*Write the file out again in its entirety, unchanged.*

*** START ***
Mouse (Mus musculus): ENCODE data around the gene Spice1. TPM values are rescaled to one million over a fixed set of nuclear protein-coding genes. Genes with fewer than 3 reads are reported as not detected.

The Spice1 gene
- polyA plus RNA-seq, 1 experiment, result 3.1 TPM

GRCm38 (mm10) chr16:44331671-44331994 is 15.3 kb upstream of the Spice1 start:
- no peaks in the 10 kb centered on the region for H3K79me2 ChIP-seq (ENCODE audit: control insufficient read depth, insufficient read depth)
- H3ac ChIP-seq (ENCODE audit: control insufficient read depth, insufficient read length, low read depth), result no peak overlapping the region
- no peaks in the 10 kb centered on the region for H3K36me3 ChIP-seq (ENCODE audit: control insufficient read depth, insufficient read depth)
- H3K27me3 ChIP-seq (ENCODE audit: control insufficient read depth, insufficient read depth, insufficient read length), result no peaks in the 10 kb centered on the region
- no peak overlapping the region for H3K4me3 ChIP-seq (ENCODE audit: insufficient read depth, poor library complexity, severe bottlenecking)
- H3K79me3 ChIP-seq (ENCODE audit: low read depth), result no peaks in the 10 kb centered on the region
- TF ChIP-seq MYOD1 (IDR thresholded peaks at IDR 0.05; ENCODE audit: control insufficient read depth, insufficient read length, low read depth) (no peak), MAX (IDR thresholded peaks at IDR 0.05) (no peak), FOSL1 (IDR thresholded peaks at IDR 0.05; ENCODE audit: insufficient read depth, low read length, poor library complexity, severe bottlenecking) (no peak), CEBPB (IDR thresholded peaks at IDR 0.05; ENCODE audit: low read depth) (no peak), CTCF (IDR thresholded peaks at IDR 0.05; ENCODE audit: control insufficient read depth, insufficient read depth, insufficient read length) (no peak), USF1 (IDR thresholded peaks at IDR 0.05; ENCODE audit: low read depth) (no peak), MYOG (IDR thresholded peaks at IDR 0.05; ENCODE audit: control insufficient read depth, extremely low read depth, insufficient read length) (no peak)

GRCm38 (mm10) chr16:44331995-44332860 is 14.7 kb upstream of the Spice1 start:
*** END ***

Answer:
Mouse (Mus musculus): ENCODE data around the gene Spice1. TPM values are rescaled to one million over a fixed set of nuclear protein-coding genes. Genes with fewer than 3 reads are reported as not detected.

The Spice1 gene
- polyA plus RNA-seq, 1 experiment, result 3.1 TPM

GRCm38 (mm10) chr16:44331671-44331994 is 15.3 kb upstream of the Spice1 start:
- no peaks in the 10 kb centered on the region for H3K79me2 ChIP-seq (ENCODE audit: control insufficient read depth, insufficient read depth)
- H3ac ChIP-seq (ENCODE audit: control insufficient read depth, insufficient read length, low read depth), result no peak overlapping the region
- no peaks in the 10 kb centered on the region for H3K36me3 ChIP-seq (ENCODE audit: control insufficient read depth, insufficient read depth)
- H3K27me3 ChIP-seq (ENCODE audit: control insufficient read depth, insufficient read depth, insufficient read length), result no peaks in the 10 kb centered on the region
- no peak overlapping the region for H3K4me3 ChIP-seq (ENCODE audit: insufficient read depth, poor library complexity, severe bottlenecking)
- H3K79me3 ChIP-seq (ENCODE audit: low read depth), result no peaks in the 10 kb centered on the region
- TF ChIP-seq MYOD1 (IDR thresholded peaks at IDR 0.05; ENCODE audit: control insufficient read depth, insufficient read length, low read depth) (no peak), MAX (IDR thresholded peaks at IDR 0.05) (no peak), FOSL1 (IDR thresholded peaks at IDR 0.05; ENCODE audit: insufficient read depth, low read length, poor library complexity, severe bottlenecking) (no peak), CEBPB (IDR thresholded peaks at IDR 0.05; ENCODE audit: low read depth) (no peak), CTCF (IDR thresholded peaks at IDR 0.05; ENCODE audit: control insufficient read depth, insufficient read depth, insufficient read length) (no peak), USF1 (IDR thresholded peaks at IDR 0.05; ENCODE audit: low read depth) (no peak), MYOG (IDR thresholded peaks at IDR 0.05; ENCODE audit: control insufficient read depth, extremely low read depth, insufficient read length) (no peak)

GRCm38 (mm10) chr16:44331995-44332860 is 14.7 kb upstream of the Spice1 start: